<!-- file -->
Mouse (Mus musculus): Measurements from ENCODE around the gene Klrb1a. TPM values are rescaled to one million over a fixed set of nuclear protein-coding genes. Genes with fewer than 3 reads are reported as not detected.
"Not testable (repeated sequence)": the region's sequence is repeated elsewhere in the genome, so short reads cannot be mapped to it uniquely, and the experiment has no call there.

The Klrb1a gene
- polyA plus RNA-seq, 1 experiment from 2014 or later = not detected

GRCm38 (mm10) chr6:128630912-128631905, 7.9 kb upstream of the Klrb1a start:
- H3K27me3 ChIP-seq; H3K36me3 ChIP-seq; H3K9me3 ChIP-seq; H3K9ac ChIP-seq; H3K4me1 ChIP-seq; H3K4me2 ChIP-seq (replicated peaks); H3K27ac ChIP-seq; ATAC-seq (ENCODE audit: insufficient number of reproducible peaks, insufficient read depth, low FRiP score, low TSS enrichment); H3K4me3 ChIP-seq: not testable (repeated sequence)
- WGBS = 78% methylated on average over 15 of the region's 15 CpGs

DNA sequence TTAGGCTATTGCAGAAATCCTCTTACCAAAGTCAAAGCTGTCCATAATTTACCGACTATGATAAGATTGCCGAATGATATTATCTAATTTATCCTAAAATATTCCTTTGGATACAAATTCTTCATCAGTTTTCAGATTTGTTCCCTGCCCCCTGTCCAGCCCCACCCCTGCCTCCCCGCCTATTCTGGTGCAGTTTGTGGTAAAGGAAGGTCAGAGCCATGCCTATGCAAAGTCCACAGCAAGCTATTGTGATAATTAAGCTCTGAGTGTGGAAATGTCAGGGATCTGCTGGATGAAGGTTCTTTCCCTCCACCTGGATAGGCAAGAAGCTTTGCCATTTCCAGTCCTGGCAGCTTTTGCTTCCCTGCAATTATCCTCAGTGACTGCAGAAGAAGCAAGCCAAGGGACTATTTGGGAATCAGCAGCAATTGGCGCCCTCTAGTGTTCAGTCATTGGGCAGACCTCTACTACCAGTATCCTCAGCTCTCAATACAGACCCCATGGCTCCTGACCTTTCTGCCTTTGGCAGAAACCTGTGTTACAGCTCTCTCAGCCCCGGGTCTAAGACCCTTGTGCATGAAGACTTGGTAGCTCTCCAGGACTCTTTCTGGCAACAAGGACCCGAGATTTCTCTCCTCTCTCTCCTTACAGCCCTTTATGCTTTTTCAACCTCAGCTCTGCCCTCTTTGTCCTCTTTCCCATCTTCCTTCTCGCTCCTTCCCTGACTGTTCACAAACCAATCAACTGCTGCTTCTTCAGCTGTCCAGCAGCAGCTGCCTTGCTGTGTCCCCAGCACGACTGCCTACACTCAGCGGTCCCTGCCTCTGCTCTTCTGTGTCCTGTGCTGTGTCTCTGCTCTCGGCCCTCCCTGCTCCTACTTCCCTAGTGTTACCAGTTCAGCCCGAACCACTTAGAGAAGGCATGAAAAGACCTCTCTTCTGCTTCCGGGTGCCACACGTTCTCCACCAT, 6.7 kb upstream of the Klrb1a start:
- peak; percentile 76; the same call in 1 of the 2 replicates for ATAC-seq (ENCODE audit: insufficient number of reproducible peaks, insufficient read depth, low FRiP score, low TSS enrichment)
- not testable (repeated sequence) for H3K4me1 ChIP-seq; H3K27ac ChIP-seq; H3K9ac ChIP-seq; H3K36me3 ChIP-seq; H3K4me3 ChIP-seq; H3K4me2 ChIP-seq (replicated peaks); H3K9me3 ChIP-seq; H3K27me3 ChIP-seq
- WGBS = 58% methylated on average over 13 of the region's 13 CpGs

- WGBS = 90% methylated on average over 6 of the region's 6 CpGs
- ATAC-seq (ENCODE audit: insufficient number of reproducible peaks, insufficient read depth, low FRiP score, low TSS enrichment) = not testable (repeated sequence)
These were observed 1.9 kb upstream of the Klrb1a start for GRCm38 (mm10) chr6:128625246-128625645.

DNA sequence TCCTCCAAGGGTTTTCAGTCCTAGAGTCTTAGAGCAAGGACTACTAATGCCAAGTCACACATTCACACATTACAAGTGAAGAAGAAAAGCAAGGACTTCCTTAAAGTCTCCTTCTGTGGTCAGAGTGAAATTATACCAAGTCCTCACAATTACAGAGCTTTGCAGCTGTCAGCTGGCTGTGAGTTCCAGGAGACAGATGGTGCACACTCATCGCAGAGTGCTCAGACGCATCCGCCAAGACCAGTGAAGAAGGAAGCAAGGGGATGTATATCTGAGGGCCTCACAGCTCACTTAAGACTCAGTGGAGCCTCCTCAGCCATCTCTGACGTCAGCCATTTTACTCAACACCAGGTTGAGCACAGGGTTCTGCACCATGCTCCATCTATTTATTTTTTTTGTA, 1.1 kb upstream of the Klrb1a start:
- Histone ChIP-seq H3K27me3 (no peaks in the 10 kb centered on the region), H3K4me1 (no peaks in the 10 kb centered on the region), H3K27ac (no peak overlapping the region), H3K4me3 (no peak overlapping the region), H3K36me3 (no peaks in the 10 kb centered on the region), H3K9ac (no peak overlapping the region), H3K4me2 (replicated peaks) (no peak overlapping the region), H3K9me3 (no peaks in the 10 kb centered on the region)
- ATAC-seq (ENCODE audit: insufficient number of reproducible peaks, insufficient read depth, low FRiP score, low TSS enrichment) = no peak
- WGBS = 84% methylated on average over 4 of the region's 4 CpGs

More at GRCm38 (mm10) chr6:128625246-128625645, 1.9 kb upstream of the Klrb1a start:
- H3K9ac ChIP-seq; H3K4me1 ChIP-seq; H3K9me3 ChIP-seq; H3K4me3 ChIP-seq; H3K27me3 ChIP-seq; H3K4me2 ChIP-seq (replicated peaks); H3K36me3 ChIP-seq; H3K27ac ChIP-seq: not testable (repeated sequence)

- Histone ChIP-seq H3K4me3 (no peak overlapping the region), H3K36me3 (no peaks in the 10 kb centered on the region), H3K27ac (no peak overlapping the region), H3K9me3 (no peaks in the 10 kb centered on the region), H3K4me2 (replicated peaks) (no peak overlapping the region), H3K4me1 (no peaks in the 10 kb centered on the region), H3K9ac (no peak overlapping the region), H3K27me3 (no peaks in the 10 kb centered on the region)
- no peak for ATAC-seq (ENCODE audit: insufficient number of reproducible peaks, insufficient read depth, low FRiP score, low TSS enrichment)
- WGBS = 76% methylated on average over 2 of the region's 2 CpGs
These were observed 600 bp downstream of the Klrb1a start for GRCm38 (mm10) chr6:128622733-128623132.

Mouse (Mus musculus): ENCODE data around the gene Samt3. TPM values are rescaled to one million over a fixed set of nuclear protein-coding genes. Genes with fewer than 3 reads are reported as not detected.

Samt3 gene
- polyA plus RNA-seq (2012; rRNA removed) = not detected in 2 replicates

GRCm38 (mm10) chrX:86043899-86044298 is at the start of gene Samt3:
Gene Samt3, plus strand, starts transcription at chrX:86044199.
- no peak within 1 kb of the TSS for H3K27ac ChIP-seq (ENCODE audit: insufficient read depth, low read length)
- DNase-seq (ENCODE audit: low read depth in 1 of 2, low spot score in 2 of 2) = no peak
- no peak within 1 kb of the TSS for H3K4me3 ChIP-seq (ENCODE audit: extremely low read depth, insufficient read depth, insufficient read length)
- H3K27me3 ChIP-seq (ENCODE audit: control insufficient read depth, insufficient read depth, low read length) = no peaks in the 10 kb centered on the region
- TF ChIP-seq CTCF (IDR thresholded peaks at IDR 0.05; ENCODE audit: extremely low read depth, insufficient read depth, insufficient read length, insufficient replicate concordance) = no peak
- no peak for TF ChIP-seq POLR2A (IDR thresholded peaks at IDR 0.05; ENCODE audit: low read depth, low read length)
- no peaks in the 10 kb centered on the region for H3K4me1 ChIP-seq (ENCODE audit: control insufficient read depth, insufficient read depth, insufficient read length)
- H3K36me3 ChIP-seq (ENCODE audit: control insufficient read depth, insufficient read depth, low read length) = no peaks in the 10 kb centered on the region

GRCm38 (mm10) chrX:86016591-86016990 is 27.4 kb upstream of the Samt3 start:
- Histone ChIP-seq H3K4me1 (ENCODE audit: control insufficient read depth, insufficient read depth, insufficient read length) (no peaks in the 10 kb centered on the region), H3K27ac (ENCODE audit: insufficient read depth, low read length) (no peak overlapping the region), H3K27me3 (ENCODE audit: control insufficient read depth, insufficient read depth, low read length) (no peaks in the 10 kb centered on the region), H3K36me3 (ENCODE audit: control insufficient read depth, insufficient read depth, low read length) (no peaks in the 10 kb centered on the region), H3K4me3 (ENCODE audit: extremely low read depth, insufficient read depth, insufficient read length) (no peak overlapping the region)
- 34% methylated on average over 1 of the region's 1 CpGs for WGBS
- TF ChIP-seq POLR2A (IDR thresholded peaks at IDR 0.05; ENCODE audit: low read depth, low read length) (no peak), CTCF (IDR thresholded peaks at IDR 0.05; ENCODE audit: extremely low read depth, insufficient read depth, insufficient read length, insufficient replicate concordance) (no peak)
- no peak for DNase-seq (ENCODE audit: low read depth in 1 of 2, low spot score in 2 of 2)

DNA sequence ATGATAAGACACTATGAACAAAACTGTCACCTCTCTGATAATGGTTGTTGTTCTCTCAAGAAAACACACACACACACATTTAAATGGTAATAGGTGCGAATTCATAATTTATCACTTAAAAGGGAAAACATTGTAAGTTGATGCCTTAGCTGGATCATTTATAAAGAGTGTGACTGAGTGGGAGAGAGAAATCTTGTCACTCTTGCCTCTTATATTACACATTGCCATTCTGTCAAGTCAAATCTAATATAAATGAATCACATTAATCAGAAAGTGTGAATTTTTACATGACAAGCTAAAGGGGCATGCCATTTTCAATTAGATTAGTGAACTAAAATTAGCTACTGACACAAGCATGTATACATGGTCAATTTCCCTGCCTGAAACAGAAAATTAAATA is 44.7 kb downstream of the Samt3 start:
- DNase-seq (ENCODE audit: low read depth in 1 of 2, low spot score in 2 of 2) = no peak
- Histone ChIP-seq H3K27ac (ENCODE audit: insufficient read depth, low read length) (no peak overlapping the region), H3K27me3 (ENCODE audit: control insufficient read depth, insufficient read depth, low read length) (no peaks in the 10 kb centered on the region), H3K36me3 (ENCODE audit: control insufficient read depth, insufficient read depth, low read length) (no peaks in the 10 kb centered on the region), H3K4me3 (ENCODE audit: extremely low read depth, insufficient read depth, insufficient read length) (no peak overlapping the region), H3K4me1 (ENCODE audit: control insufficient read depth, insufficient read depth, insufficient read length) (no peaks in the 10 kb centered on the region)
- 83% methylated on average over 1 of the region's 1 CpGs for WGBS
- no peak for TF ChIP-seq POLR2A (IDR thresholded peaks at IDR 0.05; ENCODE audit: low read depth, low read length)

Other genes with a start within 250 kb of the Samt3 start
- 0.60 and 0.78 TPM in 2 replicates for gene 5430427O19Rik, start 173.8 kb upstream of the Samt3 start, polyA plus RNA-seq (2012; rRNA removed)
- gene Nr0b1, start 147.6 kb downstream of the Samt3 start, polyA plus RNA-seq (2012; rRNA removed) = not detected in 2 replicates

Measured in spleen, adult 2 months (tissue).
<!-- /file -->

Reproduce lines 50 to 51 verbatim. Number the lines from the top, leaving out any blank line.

- gene Nr0b1, start 147.6 kb downstream of the Samt3 start, polyA plus RNA-seq (2012; rRNA removed) = not detected in 2 replicates

Measured in spleen, adult 2 months (tissue).